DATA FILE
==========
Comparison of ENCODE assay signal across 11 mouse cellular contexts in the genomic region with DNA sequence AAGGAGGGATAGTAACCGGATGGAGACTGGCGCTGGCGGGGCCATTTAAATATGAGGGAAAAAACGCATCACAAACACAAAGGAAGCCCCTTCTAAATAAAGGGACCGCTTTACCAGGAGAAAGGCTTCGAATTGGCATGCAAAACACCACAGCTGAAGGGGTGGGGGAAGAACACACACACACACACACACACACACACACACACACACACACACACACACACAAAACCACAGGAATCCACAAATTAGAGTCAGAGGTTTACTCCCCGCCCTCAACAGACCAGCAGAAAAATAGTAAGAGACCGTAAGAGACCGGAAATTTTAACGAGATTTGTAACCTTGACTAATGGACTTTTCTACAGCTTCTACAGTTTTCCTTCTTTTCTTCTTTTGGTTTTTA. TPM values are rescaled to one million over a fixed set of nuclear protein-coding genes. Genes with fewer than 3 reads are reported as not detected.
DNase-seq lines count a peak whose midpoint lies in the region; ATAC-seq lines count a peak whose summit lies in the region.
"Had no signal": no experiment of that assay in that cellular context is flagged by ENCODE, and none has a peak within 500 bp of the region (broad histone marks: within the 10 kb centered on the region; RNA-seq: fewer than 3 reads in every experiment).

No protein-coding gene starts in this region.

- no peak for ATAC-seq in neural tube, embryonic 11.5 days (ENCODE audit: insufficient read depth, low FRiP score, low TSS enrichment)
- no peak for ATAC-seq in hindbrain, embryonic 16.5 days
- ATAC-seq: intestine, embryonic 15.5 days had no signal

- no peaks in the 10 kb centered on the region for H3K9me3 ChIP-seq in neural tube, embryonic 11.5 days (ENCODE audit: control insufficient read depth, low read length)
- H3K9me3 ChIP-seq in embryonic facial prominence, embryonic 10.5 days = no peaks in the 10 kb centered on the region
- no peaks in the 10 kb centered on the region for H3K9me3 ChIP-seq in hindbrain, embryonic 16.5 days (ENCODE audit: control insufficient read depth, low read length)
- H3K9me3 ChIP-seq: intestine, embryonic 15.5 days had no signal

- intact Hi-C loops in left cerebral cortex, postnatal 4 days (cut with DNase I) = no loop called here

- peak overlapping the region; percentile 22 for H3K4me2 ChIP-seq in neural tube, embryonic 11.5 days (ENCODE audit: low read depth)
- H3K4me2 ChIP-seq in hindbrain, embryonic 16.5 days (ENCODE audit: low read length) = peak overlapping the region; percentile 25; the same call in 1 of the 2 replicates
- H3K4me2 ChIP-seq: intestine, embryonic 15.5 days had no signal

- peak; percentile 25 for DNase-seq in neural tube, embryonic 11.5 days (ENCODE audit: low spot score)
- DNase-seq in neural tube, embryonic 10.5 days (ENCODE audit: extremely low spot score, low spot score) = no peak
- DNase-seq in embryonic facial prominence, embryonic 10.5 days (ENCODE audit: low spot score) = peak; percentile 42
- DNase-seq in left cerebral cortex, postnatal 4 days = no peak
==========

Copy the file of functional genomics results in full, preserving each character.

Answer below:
Comparison of ENCODE assay signal across 11 mouse cellular contexts in the genomic region with DNA sequence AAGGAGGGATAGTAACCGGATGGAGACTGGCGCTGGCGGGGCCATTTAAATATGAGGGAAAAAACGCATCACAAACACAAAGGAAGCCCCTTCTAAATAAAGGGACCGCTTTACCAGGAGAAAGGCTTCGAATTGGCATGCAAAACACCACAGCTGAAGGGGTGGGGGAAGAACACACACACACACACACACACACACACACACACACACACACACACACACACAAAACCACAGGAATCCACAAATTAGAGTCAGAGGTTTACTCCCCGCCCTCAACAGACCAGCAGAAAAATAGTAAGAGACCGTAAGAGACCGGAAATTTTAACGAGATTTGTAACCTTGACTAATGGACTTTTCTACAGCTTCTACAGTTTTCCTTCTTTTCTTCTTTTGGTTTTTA. TPM values are rescaled to one million over a fixed set of nuclear protein-coding genes. Genes with fewer than 3 reads are reported as not detected.
DNase-seq lines count a peak whose midpoint lies in the region; ATAC-seq lines count a peak whose summit lies in the region.
"Had no signal": no experiment of that assay in that cellular context is flagged by ENCODE, and none has a peak within 500 bp of the region (broad histone marks: within the 10 kb centered on the region; RNA-seq: fewer than 3 reads in every experiment).

No protein-coding gene starts in this region.

- no peak for ATAC-seq in neural tube, embryonic 11.5 days (ENCODE audit: insufficient read depth, low FRiP score, low TSS enrichment)
- no peak for ATAC-seq in hindbrain, embryonic 16.5 days
- ATAC-seq: intestine, embryonic 15.5 days had no signal

- no peaks in the 10 kb centered on the region for H3K9me3 ChIP-seq in neural tube, embryonic 11.5 days (ENCODE audit: control insufficient read depth, low read length)
- H3K9me3 ChIP-seq in embryonic facial prominence, embryonic 10.5 days = no peaks in the 10 kb centered on the region
- no peaks in the 10 kb centered on the region for H3K9me3 ChIP-seq in hindbrain, embryonic 16.5 days (ENCODE audit: control insufficient read depth, low read length)
- H3K9me3 ChIP-seq: intestine, embryonic 15.5 days had no signal

- intact Hi-C loops in left cerebral cortex, postnatal 4 days (cut with DNase I) = no loop called here

- peak overlapping the region; percentile 22 for H3K4me2 ChIP-seq in neural tube, embryonic 11.5 days (ENCODE audit: low read depth)
- H3K4me2 ChIP-seq in hindbrain, embryonic 16.5 days (ENCODE audit: low read length) = peak overlapping the region; percentile 25; the same call in 1 of the 2 replicates
- H3K4me2 ChIP-seq: intestine, embryonic 15.5 days had no signal

- peak; percentile 25 for DNase-seq in neural tube, embryonic 11.5 days (ENCODE audit: low spot score)
- DNase-seq in neural tube, embryonic 10.5 days (ENCODE audit: extremely low spot score, low spot score) = no peak
- DNase-seq in embryonic facial prominence, embryonic 10.5 days (ENCODE audit: low spot score) = peak; percentile 42
- DNase-seq in left cerebral cortex, postnatal 4 days = no peak